Remember to wipe every area of skin that may have contacted the plant or equipment that had touched the plant. Get between your fingers and use a brush to clean under your nails. Oil that remains under your nails may be spread when you touch other parts of your body. Use cool water and not hot to avoid irritating your skin or opening your pores, as this will allow the urushiol to be absorbed more quickly.
Another astringent you can use to remove the oil is the juice from a fresh lemon. Squeeze the juice onto a cotton pad and wipe the area. While this may remove much of the oil, it is important to also wash and use a washcloth to continue to remove the oil. Wash the washcloth in hot water through two cycles to ensure the oil has been removed.
Itching and inflammation
Cold compresses may help soothe the skin and reduce the discomfort. Soaking the area in a lukewarm oatmeal bath may help reduce the inflammation and soothe your skin. You may use oatmeal in a container that accommodates the entire area or take an oatmeal bath. Filter the water as it leaves the tub or pour the fluid down the garbage disposal from a small basin used to soak an area of your body, so it doesn’t clog your drain.
Baking soda in a lukewarm bath is recommended by the American Academy of Dermatology to soothe the skin and reduce the inflammation.24 The inside of a banana peel or watermelon rind may also help reduce the itch from the rash.
Do NOT scratch
The rash is very itchy, but you must refrain from scratching as much as possible. Bacteria under your nails may trigger a skin infection and scratching increases the damage to your skin and the potential for scarring. If the blisters from the rash do break open, leave them alone and cover them to prevent infection.
Reduce the reaction
A paste of bentonite clay and water covering the area where you first notice the contact dermatitis may reduce the reaction your skin experiences, and therefore your symptoms. Bentonite clay is a natural clay that may be purchased at your local health food store.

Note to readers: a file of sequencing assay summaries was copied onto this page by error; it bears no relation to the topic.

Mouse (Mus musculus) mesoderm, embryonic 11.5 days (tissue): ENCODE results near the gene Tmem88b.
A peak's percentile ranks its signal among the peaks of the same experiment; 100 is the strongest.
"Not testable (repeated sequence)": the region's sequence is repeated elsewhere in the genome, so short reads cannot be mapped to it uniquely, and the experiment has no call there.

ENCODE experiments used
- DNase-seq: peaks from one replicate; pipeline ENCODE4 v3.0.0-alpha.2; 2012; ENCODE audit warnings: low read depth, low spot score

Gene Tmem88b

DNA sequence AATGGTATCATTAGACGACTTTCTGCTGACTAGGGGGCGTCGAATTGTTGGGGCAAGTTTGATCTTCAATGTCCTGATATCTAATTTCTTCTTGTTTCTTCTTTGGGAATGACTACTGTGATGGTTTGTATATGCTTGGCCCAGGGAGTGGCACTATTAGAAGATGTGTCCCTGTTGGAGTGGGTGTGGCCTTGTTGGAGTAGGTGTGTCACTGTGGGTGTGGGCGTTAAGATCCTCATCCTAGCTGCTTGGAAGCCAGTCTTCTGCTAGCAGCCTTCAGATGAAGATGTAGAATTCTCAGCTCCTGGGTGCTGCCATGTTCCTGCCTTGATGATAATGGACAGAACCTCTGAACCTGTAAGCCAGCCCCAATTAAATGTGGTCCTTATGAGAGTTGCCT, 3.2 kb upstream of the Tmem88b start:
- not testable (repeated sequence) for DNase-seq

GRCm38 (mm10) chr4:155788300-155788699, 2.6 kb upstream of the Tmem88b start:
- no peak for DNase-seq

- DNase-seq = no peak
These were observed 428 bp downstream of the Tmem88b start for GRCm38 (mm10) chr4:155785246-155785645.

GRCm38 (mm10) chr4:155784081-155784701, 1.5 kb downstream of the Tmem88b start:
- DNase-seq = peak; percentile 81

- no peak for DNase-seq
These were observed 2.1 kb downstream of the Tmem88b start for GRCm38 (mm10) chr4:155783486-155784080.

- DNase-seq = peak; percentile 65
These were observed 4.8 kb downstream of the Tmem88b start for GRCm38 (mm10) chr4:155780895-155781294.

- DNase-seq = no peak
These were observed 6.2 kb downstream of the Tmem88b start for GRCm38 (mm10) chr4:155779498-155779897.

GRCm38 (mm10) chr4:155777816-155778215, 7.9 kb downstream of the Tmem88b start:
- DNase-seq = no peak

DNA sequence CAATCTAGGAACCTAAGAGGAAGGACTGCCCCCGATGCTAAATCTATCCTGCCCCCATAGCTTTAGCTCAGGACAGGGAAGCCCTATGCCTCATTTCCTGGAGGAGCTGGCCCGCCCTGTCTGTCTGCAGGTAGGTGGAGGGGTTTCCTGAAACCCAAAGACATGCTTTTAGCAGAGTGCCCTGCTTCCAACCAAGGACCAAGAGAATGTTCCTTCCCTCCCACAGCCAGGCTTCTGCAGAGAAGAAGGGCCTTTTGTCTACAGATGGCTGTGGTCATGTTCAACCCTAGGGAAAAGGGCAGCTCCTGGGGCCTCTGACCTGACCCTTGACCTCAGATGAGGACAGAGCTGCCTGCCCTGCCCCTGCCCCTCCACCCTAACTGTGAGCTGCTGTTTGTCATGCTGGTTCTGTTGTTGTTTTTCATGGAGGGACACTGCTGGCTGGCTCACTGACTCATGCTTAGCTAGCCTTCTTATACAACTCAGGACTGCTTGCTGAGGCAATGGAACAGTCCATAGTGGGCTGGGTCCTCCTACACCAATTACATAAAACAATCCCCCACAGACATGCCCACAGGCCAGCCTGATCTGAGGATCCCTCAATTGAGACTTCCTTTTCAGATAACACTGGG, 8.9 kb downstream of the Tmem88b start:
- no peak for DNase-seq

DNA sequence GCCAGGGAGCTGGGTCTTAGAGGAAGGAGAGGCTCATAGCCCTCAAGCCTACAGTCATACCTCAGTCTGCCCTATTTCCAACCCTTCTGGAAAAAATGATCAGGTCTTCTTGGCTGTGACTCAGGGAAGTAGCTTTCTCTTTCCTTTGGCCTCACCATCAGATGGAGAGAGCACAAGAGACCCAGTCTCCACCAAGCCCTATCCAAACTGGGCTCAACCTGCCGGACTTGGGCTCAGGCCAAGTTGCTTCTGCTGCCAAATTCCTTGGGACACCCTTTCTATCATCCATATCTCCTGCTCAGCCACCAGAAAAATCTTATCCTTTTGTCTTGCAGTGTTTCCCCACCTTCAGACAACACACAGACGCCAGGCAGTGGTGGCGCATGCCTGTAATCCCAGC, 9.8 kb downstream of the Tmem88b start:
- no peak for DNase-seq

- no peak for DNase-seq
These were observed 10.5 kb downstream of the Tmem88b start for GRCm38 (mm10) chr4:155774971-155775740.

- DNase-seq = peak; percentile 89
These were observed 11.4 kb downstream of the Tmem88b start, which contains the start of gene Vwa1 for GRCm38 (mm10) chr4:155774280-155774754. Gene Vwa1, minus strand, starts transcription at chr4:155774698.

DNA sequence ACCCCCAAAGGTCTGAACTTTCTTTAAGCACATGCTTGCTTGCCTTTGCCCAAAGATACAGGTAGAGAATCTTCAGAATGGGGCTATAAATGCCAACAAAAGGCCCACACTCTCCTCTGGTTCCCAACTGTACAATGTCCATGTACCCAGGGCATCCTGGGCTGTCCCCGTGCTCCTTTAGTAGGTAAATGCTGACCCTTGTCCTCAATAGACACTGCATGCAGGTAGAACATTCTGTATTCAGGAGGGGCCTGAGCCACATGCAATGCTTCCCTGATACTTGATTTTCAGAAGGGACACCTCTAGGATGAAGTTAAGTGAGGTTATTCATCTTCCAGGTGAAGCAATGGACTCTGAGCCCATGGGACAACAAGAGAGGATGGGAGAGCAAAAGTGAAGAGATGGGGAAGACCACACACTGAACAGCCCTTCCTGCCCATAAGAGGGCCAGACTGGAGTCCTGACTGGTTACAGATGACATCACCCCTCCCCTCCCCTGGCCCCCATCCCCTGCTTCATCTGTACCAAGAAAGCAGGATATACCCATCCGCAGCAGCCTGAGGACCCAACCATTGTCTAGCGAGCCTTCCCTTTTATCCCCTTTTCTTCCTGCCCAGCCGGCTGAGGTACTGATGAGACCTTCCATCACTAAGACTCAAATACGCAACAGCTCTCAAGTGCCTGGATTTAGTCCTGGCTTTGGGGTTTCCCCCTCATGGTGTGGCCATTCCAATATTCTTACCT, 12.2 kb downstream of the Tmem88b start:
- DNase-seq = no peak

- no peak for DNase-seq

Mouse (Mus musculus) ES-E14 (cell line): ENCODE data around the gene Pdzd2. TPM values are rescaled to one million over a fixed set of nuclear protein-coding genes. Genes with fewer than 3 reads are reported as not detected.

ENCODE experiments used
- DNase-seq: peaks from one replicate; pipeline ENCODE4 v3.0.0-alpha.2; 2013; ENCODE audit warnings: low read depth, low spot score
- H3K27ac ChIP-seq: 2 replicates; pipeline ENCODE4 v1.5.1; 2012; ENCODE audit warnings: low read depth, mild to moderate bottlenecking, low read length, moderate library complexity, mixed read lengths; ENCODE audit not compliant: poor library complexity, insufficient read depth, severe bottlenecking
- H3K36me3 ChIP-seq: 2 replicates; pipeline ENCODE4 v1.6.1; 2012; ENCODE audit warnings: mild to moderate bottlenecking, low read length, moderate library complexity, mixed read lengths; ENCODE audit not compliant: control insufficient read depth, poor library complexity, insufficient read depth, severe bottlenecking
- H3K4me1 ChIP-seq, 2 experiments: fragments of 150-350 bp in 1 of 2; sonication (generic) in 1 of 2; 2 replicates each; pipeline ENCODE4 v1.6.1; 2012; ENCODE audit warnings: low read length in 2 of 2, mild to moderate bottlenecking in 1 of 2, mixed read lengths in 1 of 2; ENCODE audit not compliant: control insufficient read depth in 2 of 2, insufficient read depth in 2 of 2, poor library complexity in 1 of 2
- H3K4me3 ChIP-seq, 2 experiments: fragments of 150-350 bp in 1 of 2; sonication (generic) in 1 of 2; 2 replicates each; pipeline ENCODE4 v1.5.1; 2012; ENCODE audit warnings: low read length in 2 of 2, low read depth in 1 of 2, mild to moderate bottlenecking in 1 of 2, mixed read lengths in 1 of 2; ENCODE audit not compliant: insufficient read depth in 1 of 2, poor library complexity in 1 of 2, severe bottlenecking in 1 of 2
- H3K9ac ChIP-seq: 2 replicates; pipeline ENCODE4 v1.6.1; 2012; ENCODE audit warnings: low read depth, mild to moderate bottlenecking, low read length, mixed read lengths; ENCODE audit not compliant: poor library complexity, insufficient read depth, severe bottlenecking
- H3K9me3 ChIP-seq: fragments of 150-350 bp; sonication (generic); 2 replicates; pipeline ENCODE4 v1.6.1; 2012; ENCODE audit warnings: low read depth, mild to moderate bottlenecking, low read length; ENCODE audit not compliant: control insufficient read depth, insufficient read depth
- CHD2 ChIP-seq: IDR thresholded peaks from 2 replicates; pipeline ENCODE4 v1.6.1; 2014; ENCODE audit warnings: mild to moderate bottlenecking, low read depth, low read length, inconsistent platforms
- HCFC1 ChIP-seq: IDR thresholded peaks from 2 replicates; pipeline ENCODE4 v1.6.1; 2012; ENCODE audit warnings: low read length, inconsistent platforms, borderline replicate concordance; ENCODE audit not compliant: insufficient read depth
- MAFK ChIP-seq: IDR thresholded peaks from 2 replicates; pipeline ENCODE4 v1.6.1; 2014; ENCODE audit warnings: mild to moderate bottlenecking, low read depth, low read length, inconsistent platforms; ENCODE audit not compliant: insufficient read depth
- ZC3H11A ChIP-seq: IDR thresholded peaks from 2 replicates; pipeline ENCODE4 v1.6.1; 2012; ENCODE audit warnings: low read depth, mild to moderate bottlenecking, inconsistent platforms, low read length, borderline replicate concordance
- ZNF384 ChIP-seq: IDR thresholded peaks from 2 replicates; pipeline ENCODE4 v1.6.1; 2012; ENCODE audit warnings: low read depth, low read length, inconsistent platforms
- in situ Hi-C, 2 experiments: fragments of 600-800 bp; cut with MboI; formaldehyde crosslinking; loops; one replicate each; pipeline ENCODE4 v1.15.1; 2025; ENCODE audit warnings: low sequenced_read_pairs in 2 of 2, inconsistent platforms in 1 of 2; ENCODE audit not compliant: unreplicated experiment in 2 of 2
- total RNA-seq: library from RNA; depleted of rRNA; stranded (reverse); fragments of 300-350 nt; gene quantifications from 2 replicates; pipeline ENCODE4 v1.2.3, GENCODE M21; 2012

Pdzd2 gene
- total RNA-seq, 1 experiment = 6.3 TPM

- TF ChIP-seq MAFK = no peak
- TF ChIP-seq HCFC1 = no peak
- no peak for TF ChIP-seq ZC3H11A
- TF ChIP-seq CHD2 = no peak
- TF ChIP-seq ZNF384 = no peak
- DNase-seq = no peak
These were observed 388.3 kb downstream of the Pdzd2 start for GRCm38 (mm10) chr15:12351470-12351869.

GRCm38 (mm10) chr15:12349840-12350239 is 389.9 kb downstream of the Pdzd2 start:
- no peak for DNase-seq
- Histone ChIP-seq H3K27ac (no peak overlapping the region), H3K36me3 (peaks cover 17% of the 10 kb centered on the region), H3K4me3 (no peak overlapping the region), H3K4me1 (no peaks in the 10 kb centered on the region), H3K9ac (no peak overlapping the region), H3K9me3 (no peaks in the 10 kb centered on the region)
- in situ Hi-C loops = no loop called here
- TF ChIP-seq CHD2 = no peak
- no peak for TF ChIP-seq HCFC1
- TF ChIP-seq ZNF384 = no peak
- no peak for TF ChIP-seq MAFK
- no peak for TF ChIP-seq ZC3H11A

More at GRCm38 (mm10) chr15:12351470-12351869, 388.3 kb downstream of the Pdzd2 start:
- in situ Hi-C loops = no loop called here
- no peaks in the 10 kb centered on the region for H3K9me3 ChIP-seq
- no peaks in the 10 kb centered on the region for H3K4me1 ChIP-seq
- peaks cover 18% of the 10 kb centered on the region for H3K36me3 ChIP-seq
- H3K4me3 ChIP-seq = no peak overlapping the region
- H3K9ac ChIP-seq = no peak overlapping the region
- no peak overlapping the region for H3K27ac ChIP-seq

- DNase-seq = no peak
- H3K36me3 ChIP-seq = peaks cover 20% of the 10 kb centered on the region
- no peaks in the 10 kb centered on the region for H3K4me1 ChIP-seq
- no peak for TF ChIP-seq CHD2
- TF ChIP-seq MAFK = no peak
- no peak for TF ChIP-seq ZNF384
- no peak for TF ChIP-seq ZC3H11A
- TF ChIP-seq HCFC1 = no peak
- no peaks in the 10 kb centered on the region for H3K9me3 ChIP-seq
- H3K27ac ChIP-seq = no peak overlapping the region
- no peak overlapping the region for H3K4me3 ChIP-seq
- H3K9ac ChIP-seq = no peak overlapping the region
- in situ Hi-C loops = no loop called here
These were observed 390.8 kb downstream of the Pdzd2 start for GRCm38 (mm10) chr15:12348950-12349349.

Soak a paper bag in apple cider vinegar and lay it across the rash. If you cool the apple cider vinegar first it will also help to reduce the itch as the vinegar helps to speed healing of the rash.
Cool the burning
One of the symptoms of contact dermatitis from poison ivy is a burning sensation over the rash area. The gel from an aloe vera plant may help to cool the burn from the rash in much the same way it helps soothe a sunburn.
Sources and References
- 1 American Skin Association, Poison Ivy, Sumac and Oak
- 2 Centers for Disease Control and Prevention, Poisonous Plants: Geographic Distribution
- 3, 15 Science Daily, July 1, 2015
- 4 MayoClinic, Prednisone and Other Corticosteroids
- 5, 8 Centers for Disease Control and Prevention, Poisonous Plants: Plant Identification
- 6 U.S. Department of Agriculture Natural Resources Conservation Service
- 7 Audubon Society Native Plant Database
- 9 U.S. Department of Agriculture NRCS:Toxicodendron radicans
- 10 Medicine Net, Poison Ivy, Oak and Sumac
- 11 How Stuff Works, How Poison Ivy Works
- 12, 13 Mayo Clinic, Poison Ivy Rash: Symptoms
- 14 Pet Poison Helpline, Poison Ivy
- 16 HGTV, How to Kill Poison Ivy
- 17, 19, 21 Mother Nature Network, June 25, 2013
- 18, 20 The Spruce, May 29, 2017
- 22 Medical News Today, June 23, 2017
- 23 Readers Digest, 10 Poison Ivy Home Remedies You’ll Be Glad to Know
- 24 American Academy of Dermatology, April 4, 2014